LienItNow.com prepares and serves Stop Notices for a fee of $125.00. A Stop Notice is a notification that has the ability to enhance the effectiveness of a mechanic's lien. A Stop Notice, or a notice to withhold funds, is sent to the company that is financing or funding the construction funds for a project. Once that company receives the Stop Notice, that company has notice that it should withhold sufficient money to satisfy the stop notice claim. The purpose of the Stop Notice is to provide the lender, financiers or funders of the construction project notice that there is money owed to a contractor, subcontractor or supplier so that an inquiry can be made as to why that money is not being paid.

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What is an Ohio Amendment to a mechanics' lien Claim?

LienItNow.com prepares, files and serves Amendments to mechanics' lien Claims for a fee of $250.00. Amendments to a mechanics' lien claim are often needed when something about the claim changes. Common changes to a lien claim are increases or reductions in the amount due to the lienor, or a change to the last date of work.

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When should an Ohio Discharge of mechanics' lien claim be filed?

LienItNow.com prepares, files and serves Ohio Discharges of mechanics' lien Claims for a fee of $85.00. Once the lienor has been paid the amount contained in its lien claim, or has come to an agreement that requires the lien claim to be removed from the property records, a Discharge of mechanics' lien Claim should be filed.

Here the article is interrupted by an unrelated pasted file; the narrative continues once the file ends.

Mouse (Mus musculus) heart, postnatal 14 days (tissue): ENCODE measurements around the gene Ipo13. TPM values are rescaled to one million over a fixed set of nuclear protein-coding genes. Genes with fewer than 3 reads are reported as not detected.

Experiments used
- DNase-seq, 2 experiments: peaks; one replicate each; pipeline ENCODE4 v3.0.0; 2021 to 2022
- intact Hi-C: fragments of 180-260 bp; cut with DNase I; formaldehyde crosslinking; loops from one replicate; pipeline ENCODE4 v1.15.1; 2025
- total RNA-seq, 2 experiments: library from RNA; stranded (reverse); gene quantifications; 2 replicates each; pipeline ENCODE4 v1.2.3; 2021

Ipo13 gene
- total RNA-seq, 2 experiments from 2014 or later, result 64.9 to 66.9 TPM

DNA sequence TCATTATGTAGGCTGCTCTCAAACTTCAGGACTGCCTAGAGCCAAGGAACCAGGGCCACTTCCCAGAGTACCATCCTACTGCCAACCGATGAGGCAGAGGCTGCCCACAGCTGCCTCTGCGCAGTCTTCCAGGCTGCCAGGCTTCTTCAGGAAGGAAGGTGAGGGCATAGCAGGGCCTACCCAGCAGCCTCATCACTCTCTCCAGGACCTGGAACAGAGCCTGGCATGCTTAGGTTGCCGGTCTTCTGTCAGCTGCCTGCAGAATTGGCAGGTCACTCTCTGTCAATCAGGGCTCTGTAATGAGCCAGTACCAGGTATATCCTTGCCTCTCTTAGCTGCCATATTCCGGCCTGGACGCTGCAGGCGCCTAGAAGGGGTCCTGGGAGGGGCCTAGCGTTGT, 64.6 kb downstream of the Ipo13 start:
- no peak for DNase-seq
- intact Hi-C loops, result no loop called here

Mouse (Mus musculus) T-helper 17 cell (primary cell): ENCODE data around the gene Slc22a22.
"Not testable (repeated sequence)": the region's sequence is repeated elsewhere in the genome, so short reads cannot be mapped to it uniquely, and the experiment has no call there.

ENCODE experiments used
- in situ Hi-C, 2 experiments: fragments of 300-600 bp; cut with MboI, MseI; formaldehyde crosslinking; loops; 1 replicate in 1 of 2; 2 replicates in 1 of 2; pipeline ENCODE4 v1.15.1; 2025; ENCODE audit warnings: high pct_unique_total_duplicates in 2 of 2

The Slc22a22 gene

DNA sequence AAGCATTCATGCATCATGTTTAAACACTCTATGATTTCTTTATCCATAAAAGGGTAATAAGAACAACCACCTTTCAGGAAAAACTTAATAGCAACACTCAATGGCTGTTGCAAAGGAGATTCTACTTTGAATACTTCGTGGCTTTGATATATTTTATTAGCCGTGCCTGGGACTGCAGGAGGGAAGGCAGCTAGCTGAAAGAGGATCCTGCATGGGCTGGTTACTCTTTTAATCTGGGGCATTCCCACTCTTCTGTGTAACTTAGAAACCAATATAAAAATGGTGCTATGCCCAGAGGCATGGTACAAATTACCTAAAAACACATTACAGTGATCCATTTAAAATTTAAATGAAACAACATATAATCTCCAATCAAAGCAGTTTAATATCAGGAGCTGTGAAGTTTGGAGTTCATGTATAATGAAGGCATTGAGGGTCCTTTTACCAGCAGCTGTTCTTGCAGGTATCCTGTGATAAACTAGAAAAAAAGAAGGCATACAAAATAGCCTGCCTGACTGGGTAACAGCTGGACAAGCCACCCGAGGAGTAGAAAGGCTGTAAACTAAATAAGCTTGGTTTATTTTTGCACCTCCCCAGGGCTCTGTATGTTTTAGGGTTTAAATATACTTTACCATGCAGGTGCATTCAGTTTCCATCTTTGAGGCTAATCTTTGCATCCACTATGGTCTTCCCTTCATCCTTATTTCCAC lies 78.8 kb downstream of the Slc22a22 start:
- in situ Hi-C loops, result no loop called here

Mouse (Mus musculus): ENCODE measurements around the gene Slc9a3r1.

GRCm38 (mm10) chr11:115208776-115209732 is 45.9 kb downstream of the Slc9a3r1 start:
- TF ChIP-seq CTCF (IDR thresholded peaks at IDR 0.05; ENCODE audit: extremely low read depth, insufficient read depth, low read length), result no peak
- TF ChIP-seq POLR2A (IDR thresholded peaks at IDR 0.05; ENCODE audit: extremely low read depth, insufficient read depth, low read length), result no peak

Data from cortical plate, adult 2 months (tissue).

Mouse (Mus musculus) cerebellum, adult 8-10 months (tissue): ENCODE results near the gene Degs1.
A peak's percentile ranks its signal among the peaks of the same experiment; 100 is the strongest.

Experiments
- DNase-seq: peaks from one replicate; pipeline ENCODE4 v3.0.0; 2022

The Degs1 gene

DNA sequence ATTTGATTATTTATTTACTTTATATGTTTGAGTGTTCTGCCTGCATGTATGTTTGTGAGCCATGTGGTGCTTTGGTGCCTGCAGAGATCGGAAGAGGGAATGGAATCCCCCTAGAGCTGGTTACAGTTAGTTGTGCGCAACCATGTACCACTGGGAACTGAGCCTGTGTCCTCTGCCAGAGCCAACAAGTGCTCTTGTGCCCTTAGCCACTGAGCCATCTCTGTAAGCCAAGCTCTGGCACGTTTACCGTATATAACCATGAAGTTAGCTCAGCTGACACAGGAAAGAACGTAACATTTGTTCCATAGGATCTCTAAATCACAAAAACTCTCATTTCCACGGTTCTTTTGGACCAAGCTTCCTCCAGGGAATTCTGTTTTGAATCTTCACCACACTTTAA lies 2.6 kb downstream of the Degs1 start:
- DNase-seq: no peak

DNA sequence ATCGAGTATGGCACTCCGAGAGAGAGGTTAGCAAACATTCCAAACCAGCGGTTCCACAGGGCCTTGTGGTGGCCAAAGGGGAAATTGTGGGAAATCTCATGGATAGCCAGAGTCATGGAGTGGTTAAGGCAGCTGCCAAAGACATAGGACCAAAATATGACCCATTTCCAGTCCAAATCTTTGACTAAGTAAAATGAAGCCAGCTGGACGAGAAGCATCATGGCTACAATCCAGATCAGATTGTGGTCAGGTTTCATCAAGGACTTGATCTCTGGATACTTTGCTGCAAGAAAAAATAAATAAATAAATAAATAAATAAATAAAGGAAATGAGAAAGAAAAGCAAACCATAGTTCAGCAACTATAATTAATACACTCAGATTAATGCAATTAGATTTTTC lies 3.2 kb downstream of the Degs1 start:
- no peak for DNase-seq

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How much does it cost to file an Ohio Extension of a mechanics' lien Claim?

LienItNow.com prepares, files and serves Ohio extensions of mechanics' lien Claims for a fee of $85.00. All lien claims expire after a certain period of time, and filing an extension of the mechanics' lien claim prolongs the expiration date. Not all states allow the filing of extensions of mechanics' lien claims.

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Can I file a Bond Claim on an Ohio Project?

LienItNow.com prepares, files and serves Ohio Bond Claims for a fee of $275.00. Bond claims can only be filed on a project where the owner, contractor or subcontractor have obtained a payment bond to ensure that every contractor receives payment for the work performed on the Project. The payment bonds issued by sureties for construction projects have specific timing requirements, but most require claimants to submit claims against the bond within sixty to ninety days from the claimants' last date of work. Bond claims as or more effective than a lien claim because the payment bond acts as a guarantee that payment will be made for work properly completed.

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Do I need to file a Pre-Notice to make a claim against an Ohio payment bond?

LienItNow.com prepares, files and serves Ohio Pre-Notices for bond claims for a fee of $50.00.  Depending on the terms of the payment bond, pre-notices may or may not be required.  LienItNow.com recommends that, prior to or immediately after starting work or delivering materials to a project, subcontractors and suppliers, file a pre-notice that it is a potential beneficiary of the construction project's bond.